The photos of both girls appeared to have been taken with a flash, but McKenzie’s image still showed her color and facial features.  My guess is the girls were in a restaurant with Parker’s arm around her younger sister.  It must have been winter because Parker had a glove on.  After gently extricating Parker’s arm I had fun getting to “know” McKenzie although the request came with one caveat.  Change her clothes.  The pink sweater came in another photo. I just had to be careful not to embarrass McKenzie as I executed her wardrobe change.

                                                McKenzie     12x12 inches     Alkyd on Canvas

Parker proved to be a greater challenge.  Her grandma sent me the image because it was her favorite photo of her granddaughter.  It was the hat — thus the title, “Parker’s Hat.”  Now, I hate to be critical, but my biased analysis suggests the image I received was a photograph taken with an iPhone of an already printed photograph, then sent to me via email.  Yikes!  I said no.  Then, one day, feeling totally uninspired I sat down in front of my easel and stared at Parker.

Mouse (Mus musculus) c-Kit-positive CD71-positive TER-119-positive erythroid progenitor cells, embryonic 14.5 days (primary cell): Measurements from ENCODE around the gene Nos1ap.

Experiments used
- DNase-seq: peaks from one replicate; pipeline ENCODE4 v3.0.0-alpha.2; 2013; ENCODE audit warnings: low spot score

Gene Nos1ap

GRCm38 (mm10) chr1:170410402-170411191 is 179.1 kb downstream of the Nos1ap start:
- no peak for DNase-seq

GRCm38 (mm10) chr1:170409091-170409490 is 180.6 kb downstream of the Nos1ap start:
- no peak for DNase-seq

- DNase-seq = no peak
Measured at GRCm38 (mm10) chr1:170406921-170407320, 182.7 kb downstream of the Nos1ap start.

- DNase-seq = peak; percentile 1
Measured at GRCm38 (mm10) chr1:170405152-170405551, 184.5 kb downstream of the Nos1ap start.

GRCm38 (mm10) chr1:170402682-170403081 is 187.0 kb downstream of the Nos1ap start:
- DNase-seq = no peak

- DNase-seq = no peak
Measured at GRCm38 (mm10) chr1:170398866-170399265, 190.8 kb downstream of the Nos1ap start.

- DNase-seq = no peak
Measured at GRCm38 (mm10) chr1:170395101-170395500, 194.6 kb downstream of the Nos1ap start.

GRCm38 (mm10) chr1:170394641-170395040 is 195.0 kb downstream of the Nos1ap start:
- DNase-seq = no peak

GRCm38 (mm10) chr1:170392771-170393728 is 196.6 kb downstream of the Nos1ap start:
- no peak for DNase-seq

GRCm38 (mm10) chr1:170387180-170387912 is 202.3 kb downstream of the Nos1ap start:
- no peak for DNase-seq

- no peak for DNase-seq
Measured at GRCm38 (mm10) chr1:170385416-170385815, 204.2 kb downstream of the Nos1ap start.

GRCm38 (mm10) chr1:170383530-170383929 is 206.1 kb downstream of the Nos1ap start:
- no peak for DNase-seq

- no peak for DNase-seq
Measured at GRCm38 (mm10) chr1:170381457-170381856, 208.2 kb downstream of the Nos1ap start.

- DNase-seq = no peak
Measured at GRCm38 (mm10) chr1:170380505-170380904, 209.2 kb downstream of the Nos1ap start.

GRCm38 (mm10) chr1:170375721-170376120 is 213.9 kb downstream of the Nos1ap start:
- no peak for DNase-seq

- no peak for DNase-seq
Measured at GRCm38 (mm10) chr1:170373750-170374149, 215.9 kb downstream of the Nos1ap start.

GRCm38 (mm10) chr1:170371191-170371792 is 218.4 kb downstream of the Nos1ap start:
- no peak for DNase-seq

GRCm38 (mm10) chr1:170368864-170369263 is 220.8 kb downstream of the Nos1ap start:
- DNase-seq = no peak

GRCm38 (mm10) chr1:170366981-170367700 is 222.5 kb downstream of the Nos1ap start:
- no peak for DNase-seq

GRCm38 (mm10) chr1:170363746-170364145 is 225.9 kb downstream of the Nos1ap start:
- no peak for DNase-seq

Surely I was enough of an artist to be able to convert her yellowed lightly featured face into a portrait worthy of being hung in the Smithsonian.  After all, Parker is pretty appealing.  I’d just play with the hat.  Now, being one who feels that a moment spent on a painting cannot be wasted, I felt committed.  Yes, I convinced myself, I could do it.  I tried every conversion and manipulation of her facial features I could figure out how to do on Photoshop, but still she looked like a somewhat jaundiced model.  I think I painted Parker’s face six or seven times, but finally decided, if I can’t see it, I can’t paint it — unless it’s an abstraction.  I just quit and mailed it off.  Parker’s grandma says she loves it.  She did have a good summer tan after all.

                                                 Parker"s Hat     12'16 inches     Alkyd on Canvas